Colin Firth’s naked body is floating in the ocean, almost motionless. From this opening image of Tom Ford’s directorial debut, A Single Man, you can tell that you are in for an aesthetically focused piece of cinema. Each shot throughout the film seems as meticulously planned as a photographic image.
The film can be separated into two parts: the story and the aesthetic image that exposes it. Based on the novel by Christopher Isherwood, A Single Man is set in 1962 when the lover of middle-aged English professor George Falconer (Colin Firth) has just died.
On this day, George, consumed by grief, decides that this is the day he will kill himself. Throughout the rest of the day we see George compulsively lay out his affairs, and exchanges what he intends to be his final moments with his best friend Charley (Julianne Moore) as well with one of his intrigued students (Nicholas Hoult).
The result is a sensitive and moving story. There are even moments of humour within the film where we see George’s mundane habits and routines paradoxically showing a conservative person who is about to do something uncharacteristically radical.
The acting features some superb American dialects from the British natives Matthew Goode (who plays George’s deceased lover Jim) and Nicholas Hoult, as well as a posh and convincing English accent from the American Julianne Moore.
Hoult and Goode’s roles seem to provide the necessary boyish charm running alongside Firth to truly emphasise the mid-life crisis aspect of George. Hoult’s Kenny is young, fresh and vibrant to Firth’s stalled and mourning George.
Goode, on the other hand, plays the part of the quintessential American boy credibly, and manages to make an impression without a lot of screen time.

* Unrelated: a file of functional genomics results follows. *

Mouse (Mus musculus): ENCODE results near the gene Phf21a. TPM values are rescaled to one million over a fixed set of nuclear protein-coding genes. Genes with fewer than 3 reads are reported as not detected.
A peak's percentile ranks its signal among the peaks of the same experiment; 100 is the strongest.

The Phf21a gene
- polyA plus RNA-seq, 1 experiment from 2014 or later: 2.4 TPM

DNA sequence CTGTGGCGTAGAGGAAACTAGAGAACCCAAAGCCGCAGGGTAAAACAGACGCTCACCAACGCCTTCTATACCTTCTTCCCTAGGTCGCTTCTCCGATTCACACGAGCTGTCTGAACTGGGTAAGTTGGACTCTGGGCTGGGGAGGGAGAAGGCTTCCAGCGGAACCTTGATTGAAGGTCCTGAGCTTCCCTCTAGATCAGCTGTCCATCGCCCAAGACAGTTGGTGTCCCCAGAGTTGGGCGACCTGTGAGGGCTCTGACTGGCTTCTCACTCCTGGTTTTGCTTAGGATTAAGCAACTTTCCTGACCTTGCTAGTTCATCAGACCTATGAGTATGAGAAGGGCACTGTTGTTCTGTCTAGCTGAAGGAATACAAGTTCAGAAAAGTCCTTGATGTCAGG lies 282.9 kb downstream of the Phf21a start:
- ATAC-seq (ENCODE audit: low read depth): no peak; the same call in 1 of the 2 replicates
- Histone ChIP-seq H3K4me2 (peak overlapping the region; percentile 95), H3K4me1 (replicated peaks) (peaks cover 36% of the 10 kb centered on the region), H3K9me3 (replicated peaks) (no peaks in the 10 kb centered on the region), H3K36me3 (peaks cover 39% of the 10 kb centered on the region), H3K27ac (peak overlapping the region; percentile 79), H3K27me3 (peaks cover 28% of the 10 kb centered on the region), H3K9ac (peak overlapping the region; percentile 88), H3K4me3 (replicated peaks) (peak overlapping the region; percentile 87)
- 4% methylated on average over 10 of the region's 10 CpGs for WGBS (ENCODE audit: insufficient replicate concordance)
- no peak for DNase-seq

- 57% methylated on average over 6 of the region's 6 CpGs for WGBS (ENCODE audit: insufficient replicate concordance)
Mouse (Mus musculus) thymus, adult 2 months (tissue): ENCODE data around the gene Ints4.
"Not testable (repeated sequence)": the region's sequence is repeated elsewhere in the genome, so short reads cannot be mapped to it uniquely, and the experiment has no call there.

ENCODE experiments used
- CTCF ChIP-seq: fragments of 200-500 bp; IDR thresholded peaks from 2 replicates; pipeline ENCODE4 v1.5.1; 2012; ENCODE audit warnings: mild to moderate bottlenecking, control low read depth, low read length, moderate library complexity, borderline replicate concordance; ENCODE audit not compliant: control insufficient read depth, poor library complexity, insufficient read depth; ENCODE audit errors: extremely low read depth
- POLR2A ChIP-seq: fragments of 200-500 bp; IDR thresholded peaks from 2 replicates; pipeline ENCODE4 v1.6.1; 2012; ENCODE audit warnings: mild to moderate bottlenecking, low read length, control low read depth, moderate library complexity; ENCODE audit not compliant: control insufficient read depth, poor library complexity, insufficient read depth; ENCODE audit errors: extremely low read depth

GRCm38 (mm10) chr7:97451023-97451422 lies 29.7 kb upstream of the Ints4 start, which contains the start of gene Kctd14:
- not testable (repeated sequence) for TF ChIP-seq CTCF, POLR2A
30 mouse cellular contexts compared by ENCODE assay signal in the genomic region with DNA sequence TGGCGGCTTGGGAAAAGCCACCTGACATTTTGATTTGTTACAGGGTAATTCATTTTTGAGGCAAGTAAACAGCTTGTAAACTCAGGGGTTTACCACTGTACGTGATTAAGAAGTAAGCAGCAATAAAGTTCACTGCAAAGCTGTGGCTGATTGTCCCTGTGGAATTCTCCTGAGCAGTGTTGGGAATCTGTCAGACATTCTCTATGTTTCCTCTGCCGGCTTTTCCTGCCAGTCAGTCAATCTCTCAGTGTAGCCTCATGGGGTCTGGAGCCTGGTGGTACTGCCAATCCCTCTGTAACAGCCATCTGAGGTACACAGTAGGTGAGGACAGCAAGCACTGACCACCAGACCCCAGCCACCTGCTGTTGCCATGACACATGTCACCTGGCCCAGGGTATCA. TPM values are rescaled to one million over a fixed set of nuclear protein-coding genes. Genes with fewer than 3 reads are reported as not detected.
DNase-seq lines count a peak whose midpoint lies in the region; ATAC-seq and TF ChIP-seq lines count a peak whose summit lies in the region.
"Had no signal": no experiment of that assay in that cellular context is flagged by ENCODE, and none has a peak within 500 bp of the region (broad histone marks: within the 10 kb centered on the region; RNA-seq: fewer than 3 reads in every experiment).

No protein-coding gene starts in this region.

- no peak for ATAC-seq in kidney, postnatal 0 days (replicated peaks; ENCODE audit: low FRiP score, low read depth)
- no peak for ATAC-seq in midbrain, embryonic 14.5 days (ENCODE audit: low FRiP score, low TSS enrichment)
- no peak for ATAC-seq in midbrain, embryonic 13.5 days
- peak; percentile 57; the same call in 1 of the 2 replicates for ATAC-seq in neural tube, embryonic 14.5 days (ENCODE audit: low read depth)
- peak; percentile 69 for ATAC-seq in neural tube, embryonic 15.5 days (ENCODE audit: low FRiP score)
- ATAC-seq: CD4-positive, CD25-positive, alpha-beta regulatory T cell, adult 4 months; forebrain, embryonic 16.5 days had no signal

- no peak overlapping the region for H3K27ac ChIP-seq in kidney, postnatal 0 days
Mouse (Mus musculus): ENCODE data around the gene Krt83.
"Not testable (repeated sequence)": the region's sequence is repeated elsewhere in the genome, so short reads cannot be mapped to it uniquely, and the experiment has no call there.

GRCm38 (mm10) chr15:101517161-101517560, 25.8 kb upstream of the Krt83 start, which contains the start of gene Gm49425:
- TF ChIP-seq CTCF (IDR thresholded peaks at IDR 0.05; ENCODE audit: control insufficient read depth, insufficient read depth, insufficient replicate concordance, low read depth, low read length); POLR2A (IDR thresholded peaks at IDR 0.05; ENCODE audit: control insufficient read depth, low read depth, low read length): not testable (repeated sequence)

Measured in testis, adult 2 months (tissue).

Moore is a breath of fresh air, despite playing the boozy best friend character who shows an inability to live in the present, with her presence steering some fun into what may seem to be a bleak and gloomy story.
Winner of the Volpi Cup at the Venice Film Festival as well as nominations from the Golden Globes, Screen Actors Guild, Academy Awards and a win at the BAFTA’s, Colin Firth shows a matured, multi-layered and brilliant turn as George.
Finally landing a character that has given his career the most attention since Mr. Darcy in the 1995 BBC production of Jane Austen’s Pride and Prejudice, Firth demonstrates a seasoned performance, only capable from the greatest actors. It truly is one of the best performances of the season.
It is no surprise to see Tom Ford, the noted fashion designer and former creative director of Gucci and Yves Saint Laurent, moving towards directing feature films. Notoriously known for running the infamous Sophie Dahl YSL Opium fragrance advertisement (with Dahl lying on her back, naked and suggestive with her legs apart) and the YSL M7 advertisements (where French model, Samuel de Cubber, became the first naked model in mainstream American advertising), Ford has shown an interest in the projection of image.
Alongside Eduard Grau, his cinematographer, Ford has created a film that could also be produced as a series of photographic stills. Flashbacks to scenes when Jim was alive show glossy, black and white images that could be advertisements ripped straight from a high fashion magazine.
This is also seen with the casting of a James Dean type renegade character, played by a model, usurping the actors’ sphere. These images, combined with the repeated cuts to Firth’s naked body floating in the ocean, suggest a film that focuses on the male form.
Ford demonstrates what now seems to be the popular re-imagining and transgression of Laura Mulvey’s seminal triple male gaze theories in the mid 1970s, whereupon the male body is the projection of desire and “to-be-looked-at-ness”.
To add to the aesthetic focus, Dan Bishop and Amy Welles were recruited to the design team. Both had worked on the American cable television series Mad Men, created by Matthew Weiner, which is set in the offices of an advertising agency in New York City.
Abel Korzeniowski makes a strong impression with a score that reminded me of a Philip Glass work, and highlighted the successful execution of the crucial and often overlooked element of film scoring. HFPA rewarded Korzeniowski with a well deserving Golden Globe nomination.
If beautiful images are your thing, then A Single Man is not to be missed. In fact, seeing the film once is not enough.
James Madden is a graduating Bachelor of Arts student, who majored in cinema and media studies at La Trobe University. This review was originally published on Portable TV.